Alex Moor, Senior Energy Solution Specialist at Invinity takes a look at Australian demand charges and the energy challenges facing Commercial & Industrial (“C&I”) businesses across Australia in this latest guest blog. Here’s what business owners and energy managers need to be most aware of when it comes to energy costs and why solar-only installations aren’t always the right answer.
Fighting an uphill battle with commercial electricity bills
With a proposed charge for residential solar export to the grid and increasing lead times, complexities and cost for utility scale solar grid connection approvals, is large-scale, behind-the-meter solar & storage the next big growth area for Australia?
Australia’s residential solar sector has seen an incredible boom over the last 10-years with over 20% of residential rooftops incorporating solar PV. This has been driven through a combination of subsidies, rapidly declining panel prices and significant electricity bill savings, as customers were able to offset both the energy component alongside network costs which were recovered through simple flat rate tariffs.
Between 2006 to 2015 residential and C&I customers saw rapid increases in electricity costs in part driven by surging investment in distribution and transmission networks. This also saw growing network operator revenues, for example, in Queensland revenues more than doubled during that period.
Investment in new network infrastructure has led to ballooning network charges which make up 40 – 60% of a typical Australian C&I bill. You can see this under your invoice summary where it is not uncommon for network charges to be the largest component. While new rules imposed on network owners by the Australia Energy Regulator to incentivise efficiency have kept network charges relatively steady, these historic inefficiencies will keep network prices high for the foreseeable future.
Figure 1, Forecast and Actual Australian Network investment 2006-2022
What are the options available?
Standalone solar installations have traditionally been a reliable way for residential customers to offset often flat electricity tariffs that rolled both wholesale energy and network costs into a single volumetric ($/kWh) rate. However, with network costs typically being recovered through peak demand charges for larger C&I customers, these costs are increasingly difficult to offset with solar alone.
With long demand charge periods that span into evenings, complex charging regimes and the intermittency of solar generation; solar only installations have not been able to provide meaningful or reliable network cost savings for this peak demand period. As a result, the C&I solar PV sector has struggled to keep pace with both the residential and utility scale markets. Today, only about 5% of C&I sites incorporate rooftop solar. But this is about to change.
Figure 2, A single day of solar generation in South Australia showing peaks and troughs as solar irradiation fluctuates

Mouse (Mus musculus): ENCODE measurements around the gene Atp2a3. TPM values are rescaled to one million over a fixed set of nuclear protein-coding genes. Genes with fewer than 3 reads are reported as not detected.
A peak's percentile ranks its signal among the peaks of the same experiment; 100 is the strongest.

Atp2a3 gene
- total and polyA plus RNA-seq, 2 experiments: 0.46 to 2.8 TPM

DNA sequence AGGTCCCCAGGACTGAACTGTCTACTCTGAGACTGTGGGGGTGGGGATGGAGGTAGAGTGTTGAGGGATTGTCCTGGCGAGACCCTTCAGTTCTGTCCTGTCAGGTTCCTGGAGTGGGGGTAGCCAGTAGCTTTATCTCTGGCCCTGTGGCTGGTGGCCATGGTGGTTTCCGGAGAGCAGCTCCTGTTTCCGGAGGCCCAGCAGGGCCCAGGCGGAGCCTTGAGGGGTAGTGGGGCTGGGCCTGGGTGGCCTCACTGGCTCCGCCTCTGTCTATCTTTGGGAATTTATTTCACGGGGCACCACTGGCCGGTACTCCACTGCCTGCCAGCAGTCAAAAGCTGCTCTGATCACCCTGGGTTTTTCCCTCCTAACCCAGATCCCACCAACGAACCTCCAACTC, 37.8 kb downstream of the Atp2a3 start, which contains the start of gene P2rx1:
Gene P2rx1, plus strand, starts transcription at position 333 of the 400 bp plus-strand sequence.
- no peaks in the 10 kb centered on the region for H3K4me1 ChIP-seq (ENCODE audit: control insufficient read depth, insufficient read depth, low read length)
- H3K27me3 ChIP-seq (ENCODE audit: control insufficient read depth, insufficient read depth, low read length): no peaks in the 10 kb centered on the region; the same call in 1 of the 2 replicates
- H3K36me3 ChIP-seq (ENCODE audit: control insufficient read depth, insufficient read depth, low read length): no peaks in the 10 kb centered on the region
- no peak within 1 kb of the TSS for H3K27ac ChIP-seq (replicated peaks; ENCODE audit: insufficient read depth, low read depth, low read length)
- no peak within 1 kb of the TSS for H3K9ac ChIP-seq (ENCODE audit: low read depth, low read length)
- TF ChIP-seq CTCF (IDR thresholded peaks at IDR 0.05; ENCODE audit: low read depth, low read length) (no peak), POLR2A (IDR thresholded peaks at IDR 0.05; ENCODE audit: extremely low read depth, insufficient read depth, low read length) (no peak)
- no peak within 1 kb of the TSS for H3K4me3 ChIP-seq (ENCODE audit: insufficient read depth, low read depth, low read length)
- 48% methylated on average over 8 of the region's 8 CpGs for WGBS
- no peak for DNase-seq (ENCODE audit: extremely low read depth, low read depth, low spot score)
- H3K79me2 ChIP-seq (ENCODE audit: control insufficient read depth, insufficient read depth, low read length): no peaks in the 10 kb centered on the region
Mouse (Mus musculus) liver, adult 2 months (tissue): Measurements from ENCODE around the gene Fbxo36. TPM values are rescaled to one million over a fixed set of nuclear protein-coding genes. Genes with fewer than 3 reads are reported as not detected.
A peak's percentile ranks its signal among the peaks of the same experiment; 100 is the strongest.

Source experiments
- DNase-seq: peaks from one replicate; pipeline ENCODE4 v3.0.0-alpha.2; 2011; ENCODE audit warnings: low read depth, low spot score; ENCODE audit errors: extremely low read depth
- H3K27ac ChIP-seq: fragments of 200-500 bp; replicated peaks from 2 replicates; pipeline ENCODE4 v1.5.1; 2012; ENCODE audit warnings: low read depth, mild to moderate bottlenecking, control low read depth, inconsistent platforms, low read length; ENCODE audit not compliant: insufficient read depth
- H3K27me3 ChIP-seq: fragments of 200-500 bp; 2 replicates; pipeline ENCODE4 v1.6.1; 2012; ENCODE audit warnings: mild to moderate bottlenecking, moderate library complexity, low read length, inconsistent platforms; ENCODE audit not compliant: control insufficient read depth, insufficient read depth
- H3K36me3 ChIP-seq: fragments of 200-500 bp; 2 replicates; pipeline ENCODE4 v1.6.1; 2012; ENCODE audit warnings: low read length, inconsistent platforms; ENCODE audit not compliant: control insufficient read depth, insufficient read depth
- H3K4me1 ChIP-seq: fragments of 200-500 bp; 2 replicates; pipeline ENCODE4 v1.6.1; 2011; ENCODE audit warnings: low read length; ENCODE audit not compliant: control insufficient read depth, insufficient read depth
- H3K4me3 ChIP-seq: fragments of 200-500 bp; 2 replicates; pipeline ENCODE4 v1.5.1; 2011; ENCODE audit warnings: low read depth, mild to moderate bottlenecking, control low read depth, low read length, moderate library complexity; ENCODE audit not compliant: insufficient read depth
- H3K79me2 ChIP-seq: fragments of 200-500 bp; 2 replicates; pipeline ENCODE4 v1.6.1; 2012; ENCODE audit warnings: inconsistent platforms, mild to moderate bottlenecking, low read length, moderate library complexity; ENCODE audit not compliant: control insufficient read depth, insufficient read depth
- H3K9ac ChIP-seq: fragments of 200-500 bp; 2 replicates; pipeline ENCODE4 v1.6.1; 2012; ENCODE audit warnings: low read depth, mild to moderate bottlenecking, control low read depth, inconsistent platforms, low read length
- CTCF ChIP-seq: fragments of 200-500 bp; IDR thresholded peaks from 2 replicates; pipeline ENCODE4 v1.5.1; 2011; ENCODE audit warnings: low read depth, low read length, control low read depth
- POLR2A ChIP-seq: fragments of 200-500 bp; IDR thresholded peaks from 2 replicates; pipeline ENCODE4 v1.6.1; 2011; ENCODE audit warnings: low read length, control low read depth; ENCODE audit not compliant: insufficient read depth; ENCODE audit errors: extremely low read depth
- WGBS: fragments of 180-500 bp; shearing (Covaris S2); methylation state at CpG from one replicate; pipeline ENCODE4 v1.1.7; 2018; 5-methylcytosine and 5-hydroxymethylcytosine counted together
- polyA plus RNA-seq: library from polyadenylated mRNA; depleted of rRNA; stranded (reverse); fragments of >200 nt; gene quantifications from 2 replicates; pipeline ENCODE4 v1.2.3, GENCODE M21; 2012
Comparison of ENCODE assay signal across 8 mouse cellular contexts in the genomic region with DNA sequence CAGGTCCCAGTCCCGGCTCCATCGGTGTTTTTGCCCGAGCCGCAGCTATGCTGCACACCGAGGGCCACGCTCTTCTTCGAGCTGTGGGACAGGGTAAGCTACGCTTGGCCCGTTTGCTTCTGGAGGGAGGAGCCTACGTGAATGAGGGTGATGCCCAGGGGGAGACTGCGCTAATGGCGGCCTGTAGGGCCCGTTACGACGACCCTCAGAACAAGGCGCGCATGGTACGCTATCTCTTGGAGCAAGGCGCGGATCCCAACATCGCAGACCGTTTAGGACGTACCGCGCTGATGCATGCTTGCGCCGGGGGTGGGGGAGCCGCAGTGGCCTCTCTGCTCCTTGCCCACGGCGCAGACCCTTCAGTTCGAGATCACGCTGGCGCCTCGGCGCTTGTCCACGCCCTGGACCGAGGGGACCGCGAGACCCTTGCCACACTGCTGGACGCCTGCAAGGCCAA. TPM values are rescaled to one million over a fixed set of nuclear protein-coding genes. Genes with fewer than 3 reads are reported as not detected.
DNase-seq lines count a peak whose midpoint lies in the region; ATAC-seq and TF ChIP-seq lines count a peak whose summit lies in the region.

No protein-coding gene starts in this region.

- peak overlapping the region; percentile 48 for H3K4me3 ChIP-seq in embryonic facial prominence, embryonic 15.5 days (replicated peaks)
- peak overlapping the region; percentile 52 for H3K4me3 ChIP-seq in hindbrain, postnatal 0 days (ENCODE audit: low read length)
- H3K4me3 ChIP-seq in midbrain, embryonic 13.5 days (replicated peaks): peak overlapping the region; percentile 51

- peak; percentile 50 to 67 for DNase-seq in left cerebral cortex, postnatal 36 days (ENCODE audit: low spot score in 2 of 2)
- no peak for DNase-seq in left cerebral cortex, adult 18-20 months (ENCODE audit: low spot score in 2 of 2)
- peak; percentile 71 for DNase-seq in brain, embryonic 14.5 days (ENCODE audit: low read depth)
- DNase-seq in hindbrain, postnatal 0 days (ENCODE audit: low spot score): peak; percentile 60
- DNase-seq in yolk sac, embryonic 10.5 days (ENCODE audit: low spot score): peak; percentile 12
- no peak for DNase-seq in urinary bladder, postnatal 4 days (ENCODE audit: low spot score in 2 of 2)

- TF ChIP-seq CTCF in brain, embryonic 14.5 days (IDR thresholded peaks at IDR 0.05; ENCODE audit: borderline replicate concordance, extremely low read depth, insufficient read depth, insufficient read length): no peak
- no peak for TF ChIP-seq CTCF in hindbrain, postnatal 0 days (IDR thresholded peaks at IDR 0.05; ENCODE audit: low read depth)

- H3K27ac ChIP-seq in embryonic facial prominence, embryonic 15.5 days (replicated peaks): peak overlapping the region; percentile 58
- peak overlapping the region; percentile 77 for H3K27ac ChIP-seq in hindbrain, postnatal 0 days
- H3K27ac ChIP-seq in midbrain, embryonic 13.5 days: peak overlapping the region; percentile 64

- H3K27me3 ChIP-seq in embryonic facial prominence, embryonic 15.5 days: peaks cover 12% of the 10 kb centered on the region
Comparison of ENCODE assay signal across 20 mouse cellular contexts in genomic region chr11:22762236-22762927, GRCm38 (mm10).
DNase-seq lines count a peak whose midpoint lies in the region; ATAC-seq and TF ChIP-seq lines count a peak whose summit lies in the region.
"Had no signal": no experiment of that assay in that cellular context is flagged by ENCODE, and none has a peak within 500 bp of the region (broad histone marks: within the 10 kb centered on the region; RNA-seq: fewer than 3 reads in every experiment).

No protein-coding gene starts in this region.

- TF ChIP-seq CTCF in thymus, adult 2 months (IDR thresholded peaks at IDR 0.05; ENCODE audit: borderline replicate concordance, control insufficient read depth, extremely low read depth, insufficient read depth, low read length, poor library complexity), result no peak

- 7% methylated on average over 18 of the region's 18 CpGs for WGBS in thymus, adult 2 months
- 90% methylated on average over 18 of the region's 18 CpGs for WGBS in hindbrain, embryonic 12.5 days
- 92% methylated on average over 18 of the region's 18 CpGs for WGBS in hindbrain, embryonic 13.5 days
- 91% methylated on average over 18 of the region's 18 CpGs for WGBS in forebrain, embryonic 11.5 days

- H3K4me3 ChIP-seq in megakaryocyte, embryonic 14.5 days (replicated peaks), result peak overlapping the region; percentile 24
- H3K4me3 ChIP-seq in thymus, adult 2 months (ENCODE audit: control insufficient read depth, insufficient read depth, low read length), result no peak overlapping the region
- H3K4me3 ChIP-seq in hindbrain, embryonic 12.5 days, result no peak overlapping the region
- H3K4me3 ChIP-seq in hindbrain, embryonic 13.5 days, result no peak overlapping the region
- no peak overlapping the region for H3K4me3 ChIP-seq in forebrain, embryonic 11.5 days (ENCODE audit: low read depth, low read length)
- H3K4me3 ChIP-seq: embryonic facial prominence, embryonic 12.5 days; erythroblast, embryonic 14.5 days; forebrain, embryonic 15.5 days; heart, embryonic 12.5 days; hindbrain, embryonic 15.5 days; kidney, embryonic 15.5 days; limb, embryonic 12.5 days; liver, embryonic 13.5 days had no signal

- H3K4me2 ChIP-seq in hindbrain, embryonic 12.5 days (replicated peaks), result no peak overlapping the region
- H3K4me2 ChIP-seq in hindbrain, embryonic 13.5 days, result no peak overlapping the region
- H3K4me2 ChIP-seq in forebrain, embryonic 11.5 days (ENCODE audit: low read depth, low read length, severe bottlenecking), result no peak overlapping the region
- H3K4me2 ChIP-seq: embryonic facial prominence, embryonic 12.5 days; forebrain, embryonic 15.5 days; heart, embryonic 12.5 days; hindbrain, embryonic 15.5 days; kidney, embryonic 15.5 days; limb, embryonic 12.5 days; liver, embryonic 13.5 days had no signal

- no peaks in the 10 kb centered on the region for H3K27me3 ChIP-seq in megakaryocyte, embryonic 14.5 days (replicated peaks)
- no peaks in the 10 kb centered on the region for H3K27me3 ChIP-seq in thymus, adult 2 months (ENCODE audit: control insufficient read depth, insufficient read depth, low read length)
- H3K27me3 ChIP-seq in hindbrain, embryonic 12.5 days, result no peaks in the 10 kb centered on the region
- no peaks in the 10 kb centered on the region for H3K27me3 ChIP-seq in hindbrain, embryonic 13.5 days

The good news…
In the right locations, co-located solar & storage is able to leverage solar, one of the cheapest forms of energy generation, with the flexibility of energy storage to enhance the solar business model, add network savings to the array of benefits that storage can bring C&I customers and hit a project IRR as high as 20%.
However, given the large number of Distribution Network Service Providers (DNSPs), each with their own prices, varying demand charge windows and charging methodology, working out how to correctly size your solar + storage solution is not always a straightforward task. Conditions range from relatively low network charges with 24-hour demand charge periods in Victoria to potentially lucrative high value network charges with 4-5 hour demand charge periods in New South Wales.
Invinity have analysed all of the High Voltage network tariffs in Australia to understand the key considerations when building your solar & storage business models and the optimum regions for large C&I customers to gain greater control over their retail electricity bills.
Here are my three key takeaways for Australia C&I customers:
Think about charge length
Long, 10 or 24-hour demand charge periods introduce operational considerations make storage asset flexibility and DC-coupled solar & storage a priority. Recognise that your storage system may need to hold high states of charge for extended periods.
Billing periods should dictate risk management
Taking a step back from just looking at the value, the way in which DNSPs record demand charges is important. Projects in regions that implement a 12-month rolling demand charge may require increased overbuild of solar & storage capacity to ensure high system performance throughout the year. While projects in networks which bill monthly can be more easily optimised for seasonal variation in load, generation and occasionally summer peak network pricing.
Some DNSPs are just more suitable than others
With each DNSP dealing with its own unique characteristics, there is a huge variability in potential value for customers and the operation profile of the energy storage asset. While we see encouraging business models across a large number of Australia’s DNSPs, Western Power (WA), Ergon (QLD) and Essential Energy (QLD) are a few of the best performers.
Are you interested in hearing more about how to effectively size a solar + energy storage solution for your needs? Get in touch with us to learn more about the findings of our Australian commercial tariff analysis or to speak to our team more generally about a quote for a Vanadium Flow Battery for your project.